Thursday, 27 May 2010

Peer Review

The aim of Peer Review is to make sure that publications and grant submissions meet an acceptable standard as defined by a community of peers (The idea of trial by your peers goes back to Magna carta). The question is does it work?

Only 8% members of the Scientific Research Society agreed that 'peer
review works well as it is.' (Chubin and Hackett, 1990; p.192)

"A recent U.S. Supreme Court decision and an analysis of the peer review system
substantiate complaints about this fundamental aspect of scientific research."
(Horrobin, 2001)

"is a non-validated
charade whose processes generate results little better than does chance."
(Horrobin, 2001)

"Peer Review is one of the sacred pillars of the scientific edifice" (Goodstein,

"Peer Review is central to the organization of modern science…why not apply
scientific [and engineering] methods to the peer review process" (Horrobin,

Currently most peer review is carried out anonymously. That is the reviewers are anonymous but the authors of a paper or grant proposal are known to the reviewer. Often when you submit a paper you are asked for a list of potential reviewers, some of whom will be used to review your paper. These two features of the review process often combine to make success or failure of a paper submission dependent on how good the submitting author is at "networking". Well known names with a large circle of connections select members of this group as their reviewers and so they are more frequently published and become more famous as an expert in that area and have more connections. This is a "rich get richer" scenario, which makes it very difficult for new researchers to break into a field. Especially a field which is fiercely competitive and in which the leading members have large egos.

Some of the open source journals are proposing alternatives:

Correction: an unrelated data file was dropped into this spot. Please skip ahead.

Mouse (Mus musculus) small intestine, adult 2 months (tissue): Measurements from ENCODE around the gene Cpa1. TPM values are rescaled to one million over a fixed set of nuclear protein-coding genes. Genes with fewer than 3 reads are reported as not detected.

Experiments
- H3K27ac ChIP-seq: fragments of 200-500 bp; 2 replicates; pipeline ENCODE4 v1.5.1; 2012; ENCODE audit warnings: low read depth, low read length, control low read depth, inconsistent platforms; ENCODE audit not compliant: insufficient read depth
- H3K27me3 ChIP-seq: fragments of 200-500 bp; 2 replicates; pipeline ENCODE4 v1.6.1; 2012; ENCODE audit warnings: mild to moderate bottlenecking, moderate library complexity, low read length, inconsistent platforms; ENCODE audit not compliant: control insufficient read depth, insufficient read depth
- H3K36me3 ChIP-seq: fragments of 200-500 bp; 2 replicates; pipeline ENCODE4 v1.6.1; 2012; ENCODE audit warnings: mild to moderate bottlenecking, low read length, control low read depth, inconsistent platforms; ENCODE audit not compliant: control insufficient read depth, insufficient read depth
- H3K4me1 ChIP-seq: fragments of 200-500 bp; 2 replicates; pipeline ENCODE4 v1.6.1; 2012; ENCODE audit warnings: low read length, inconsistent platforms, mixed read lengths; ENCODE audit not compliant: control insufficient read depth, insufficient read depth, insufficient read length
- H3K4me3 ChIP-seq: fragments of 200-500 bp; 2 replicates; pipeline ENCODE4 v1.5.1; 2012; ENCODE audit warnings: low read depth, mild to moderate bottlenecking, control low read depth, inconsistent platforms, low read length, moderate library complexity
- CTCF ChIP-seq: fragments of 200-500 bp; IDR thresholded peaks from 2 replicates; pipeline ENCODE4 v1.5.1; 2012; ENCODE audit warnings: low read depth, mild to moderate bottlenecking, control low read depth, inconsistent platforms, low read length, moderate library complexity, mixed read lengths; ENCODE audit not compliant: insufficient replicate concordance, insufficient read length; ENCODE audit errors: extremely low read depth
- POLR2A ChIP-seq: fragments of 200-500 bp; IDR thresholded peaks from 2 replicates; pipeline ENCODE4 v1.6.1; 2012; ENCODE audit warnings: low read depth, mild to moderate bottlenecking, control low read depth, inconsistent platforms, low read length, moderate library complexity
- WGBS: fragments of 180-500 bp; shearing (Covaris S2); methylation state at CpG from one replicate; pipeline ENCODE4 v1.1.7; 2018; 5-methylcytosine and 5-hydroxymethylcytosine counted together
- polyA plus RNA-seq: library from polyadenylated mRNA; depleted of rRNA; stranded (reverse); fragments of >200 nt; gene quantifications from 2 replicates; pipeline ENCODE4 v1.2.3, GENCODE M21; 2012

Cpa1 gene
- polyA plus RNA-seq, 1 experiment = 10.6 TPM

1. Publish the reviews alongside the paper.
  2. Name the reviewers so they are no longer anonymous to the authors.
  3. Anonymise the papers so that the reviewers do not know who the authors are.
  4. Publish the papers online before peer review and let the community review them before they take a fixed form.
The consequences of (1) are to moderate the language of reviews. Reviewers are likely to be more careful about what they say if they know these reviews are going to be made public. Combining (1) and (2) is even better as it forces reviewers to act objectively as their reputation amongst the community matters. Idea (3) is hard to achieve as reviewers will be able to work out who the authors are from a knowledge of their field and the literature cited (all scientists cite themselves more than others). The problem with (4) is how active will the community be? If there is a very active community in a small field this might work, but there is still the question of the status of the papers in the depository before they reach their final form when they are effectively not peer reviewed.

The quotes above were taken from an e-mail advertisement for a conference on improving peer review.


Chubin, D. R. and Hackett E. J., 1990, Peerless Science, Peer Review and U.S. Science Policy; New York, State University of New York Press.

Horrobin, D., 2001, "Something Rotten at the Core of Science?" Trends in Pharmacological Sciences, Vol. 22, No. 2, February 2001. Also at and (both Web pages
were accessed on February 1, 2010)

Goodstein, D., 2000, "How Science Works", U.S. Federal Judiciary Reference Manual on Evidence, pp. 66-72 (referenced in Horrobin, 2000)

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